Ming aralias belong to a group of houseplants grown for their shrubby foliage and colorful leaves. Aralias range in size from tabletop plants to eight feet in height. Some are also grown as bonsai specimens. They are relatively easy to grow and manage indoors, and can also be grown outdoors in USDA Zones 10 and 11.
Types of Aralias
The aralia group includes a number of other kinds of plants. Among these are:
- Celery leaf or chicken gizzard aralia – columnar plant with lobed leaves.
- Fabian aralia or plum aralia – leaves deep maroon to purple on underside.
- Aralia Balfour – dark green, waxy, lobed leaves with very upright growth habit. Variety Marginata has variegated leaves.
- Aralia Crispata – plants covered with lime-green leaves.
Why Is It Called A “Stump?”
The word stump has to do with the height of the plant. The origin of the term is unknown. Ming aralias do have stems that can look like tree trunks. When used for bonsai, the plant is often pruned to look like a tree with a main trunk and twisted branches. Larger aralias are usually grown as medium-sized shrubs with straight branches.
In the wild, ming aralia grows below a canopy of higher trees. It needs bright, indirect light and can tolerate morning sun when grown outdoors. Indoors, however, it should not be place in areas of full sun near a window. A north window or a window with filtered light from a translucent shade or blind are best indoors. Avoid a full south exposure unless the window has overhanging trees for dappled shade.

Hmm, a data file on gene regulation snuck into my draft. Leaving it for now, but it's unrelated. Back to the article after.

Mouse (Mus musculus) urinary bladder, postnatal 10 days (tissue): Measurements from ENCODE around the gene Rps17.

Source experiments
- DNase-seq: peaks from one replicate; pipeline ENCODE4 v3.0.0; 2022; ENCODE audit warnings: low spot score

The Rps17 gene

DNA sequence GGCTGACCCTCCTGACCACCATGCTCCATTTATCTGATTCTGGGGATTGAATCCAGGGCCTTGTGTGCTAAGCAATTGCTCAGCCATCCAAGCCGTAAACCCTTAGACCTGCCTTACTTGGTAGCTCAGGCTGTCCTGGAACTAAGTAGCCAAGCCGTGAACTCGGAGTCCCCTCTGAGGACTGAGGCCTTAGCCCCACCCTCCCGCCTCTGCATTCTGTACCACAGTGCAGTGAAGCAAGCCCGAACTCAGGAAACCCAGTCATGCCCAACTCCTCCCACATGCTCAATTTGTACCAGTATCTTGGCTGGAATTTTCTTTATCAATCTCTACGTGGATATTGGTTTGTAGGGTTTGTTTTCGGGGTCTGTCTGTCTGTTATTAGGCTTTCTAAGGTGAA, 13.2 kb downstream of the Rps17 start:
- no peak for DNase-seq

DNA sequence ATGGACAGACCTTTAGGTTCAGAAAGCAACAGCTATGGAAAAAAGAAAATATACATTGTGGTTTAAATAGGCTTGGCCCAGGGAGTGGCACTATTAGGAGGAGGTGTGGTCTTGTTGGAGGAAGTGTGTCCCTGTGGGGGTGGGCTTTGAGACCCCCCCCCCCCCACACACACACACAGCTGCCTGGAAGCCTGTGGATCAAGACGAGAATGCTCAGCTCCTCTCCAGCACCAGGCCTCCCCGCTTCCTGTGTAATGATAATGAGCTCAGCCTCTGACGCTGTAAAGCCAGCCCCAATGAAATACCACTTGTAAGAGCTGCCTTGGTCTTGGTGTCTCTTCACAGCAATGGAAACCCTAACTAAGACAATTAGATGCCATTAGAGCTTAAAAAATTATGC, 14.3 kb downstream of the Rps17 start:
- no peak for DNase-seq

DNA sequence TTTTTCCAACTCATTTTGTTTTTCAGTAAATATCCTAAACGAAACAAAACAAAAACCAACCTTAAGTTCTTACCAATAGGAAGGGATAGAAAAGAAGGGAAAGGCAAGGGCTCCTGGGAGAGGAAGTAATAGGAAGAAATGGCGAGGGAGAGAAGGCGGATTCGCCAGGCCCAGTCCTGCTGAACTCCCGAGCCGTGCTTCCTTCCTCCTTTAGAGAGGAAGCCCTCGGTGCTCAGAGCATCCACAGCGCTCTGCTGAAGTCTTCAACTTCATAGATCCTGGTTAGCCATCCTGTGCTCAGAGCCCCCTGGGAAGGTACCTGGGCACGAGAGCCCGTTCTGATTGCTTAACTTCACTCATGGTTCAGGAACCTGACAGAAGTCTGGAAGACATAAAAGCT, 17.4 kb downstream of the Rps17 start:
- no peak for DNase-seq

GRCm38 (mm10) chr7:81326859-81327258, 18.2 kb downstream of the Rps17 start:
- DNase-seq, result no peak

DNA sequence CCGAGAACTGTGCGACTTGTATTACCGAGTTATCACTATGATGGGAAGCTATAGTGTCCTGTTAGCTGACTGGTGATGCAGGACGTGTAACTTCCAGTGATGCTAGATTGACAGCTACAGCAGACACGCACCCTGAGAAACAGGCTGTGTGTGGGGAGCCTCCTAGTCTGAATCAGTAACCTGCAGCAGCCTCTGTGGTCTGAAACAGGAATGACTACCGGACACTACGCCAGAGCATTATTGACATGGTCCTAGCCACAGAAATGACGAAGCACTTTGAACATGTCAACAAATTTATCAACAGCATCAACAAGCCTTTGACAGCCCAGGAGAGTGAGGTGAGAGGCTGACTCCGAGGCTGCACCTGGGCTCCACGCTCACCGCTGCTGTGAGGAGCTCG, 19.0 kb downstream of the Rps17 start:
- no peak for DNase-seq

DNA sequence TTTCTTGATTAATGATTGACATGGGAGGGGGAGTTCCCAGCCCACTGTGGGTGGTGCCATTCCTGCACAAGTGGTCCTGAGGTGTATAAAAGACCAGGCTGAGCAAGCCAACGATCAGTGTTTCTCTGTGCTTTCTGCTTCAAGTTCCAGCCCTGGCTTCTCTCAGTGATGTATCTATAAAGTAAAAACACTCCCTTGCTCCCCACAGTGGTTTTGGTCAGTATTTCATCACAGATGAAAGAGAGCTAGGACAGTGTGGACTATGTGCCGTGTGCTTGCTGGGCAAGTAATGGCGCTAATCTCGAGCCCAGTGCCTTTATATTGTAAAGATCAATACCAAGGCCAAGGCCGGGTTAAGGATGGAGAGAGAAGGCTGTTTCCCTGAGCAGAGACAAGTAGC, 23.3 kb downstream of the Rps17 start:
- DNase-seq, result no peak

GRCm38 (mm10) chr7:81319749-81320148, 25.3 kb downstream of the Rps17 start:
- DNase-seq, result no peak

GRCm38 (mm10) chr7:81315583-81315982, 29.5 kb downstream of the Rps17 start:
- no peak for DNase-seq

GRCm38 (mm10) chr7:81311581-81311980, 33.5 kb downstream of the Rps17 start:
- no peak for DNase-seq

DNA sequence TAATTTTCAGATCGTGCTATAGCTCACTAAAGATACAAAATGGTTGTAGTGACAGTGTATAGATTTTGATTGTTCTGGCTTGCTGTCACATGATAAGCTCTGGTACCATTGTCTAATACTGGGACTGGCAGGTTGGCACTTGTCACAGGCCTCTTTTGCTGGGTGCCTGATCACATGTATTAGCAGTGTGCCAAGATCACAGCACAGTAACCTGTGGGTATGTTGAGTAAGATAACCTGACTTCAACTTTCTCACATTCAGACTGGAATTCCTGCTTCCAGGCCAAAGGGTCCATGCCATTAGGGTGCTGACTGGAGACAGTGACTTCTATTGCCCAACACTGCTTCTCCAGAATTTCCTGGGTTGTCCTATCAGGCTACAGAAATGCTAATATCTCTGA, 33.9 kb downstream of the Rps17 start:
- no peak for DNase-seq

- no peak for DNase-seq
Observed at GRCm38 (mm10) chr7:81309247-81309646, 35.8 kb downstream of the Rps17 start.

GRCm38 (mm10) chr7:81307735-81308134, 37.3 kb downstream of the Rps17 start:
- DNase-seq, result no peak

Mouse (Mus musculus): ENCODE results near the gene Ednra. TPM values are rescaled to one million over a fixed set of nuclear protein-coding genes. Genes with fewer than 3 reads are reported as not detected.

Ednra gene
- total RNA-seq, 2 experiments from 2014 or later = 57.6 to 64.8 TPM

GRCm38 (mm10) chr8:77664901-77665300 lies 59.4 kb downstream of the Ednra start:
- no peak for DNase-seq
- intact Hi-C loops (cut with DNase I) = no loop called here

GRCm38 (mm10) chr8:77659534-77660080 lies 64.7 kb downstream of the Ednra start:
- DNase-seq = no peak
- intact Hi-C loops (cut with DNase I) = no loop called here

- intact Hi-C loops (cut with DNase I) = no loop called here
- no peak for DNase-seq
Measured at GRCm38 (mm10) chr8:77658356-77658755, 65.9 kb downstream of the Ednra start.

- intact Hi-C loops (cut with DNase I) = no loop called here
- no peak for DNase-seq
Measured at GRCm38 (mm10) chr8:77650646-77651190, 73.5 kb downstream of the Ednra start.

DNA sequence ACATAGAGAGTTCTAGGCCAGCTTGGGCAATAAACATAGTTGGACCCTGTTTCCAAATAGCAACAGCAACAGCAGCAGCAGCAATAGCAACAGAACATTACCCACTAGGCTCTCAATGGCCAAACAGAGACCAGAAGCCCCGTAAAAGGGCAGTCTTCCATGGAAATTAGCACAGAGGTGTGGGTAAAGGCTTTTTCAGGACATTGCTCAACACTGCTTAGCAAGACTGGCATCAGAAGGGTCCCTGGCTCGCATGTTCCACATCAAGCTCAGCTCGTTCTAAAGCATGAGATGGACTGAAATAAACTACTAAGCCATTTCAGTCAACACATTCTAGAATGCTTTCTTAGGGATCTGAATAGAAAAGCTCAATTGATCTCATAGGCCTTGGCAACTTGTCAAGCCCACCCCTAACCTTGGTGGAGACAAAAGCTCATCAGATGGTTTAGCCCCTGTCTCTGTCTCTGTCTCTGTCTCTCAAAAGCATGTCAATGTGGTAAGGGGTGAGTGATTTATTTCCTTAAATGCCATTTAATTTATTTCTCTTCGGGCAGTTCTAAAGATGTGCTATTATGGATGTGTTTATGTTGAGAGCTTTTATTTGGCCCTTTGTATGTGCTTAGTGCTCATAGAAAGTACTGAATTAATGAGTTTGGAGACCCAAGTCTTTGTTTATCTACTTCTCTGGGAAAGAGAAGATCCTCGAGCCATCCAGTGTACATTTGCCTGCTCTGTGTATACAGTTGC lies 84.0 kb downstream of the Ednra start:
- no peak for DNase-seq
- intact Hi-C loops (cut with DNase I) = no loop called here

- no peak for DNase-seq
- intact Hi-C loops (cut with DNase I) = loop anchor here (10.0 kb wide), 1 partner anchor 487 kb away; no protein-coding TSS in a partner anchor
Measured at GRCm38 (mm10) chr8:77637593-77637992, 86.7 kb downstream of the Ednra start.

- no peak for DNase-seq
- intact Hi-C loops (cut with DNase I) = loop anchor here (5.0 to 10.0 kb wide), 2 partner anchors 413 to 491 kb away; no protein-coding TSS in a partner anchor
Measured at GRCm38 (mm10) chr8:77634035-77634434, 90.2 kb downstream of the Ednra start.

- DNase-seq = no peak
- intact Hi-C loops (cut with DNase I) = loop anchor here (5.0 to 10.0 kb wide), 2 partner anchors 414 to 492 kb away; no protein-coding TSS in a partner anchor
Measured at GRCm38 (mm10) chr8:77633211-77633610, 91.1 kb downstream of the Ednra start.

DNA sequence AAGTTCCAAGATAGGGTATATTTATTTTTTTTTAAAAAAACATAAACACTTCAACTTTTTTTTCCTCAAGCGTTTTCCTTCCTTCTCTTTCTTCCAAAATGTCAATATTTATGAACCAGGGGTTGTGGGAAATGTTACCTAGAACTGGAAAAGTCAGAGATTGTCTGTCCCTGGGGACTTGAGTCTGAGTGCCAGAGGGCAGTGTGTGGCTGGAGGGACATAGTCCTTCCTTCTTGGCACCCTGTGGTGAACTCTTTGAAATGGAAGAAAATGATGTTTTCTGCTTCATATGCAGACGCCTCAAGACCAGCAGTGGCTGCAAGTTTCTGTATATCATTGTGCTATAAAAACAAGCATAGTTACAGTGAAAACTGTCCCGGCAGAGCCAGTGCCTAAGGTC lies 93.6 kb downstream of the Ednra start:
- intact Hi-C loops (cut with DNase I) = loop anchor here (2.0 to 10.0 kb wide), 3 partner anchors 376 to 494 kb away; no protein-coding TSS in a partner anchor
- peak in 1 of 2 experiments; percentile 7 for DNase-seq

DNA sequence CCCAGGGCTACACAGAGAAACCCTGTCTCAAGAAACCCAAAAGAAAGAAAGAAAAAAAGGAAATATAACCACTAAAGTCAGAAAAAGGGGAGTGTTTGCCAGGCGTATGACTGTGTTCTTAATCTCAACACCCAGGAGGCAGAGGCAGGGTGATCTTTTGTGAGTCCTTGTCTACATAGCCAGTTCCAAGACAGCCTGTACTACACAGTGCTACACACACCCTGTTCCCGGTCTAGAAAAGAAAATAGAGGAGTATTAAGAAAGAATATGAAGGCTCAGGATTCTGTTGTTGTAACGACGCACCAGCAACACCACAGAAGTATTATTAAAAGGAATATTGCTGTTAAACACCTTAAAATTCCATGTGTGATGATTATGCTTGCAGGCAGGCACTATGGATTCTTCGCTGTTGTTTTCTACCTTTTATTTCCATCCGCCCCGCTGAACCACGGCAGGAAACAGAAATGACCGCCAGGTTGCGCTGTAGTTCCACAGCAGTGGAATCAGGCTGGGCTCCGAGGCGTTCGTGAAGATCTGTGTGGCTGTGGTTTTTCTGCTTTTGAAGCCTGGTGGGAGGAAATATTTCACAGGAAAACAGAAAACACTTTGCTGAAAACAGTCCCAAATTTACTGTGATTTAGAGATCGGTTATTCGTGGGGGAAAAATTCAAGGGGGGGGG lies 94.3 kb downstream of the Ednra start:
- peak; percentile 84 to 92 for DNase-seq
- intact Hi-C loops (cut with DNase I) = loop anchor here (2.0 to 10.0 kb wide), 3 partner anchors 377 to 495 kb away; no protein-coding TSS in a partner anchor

Soil and Water
Aralias like a rich, acidic soil with a pH of 7.9 to 8.5. The soil should be loose and drain well, as the plant can’t handle waterlogged soil. It should be watered deeply with room temperature water and allowed to drain completely. Don’t allow water to stand in the saucer below an aralia plant.
Fertilizing Ming Aralia
Ming aralias are active growers from early spring to late fall. At that point they enter a semi-dormant state and may drop leaves. During the period of active growth, they benefit from fertilization. Use a water-soluble organic fertilizer with an NPK ratio of 24-8-16. In most cases, use one-half tablespoon of fertilizer to one gallon of water and use the solution instead of watering the plant.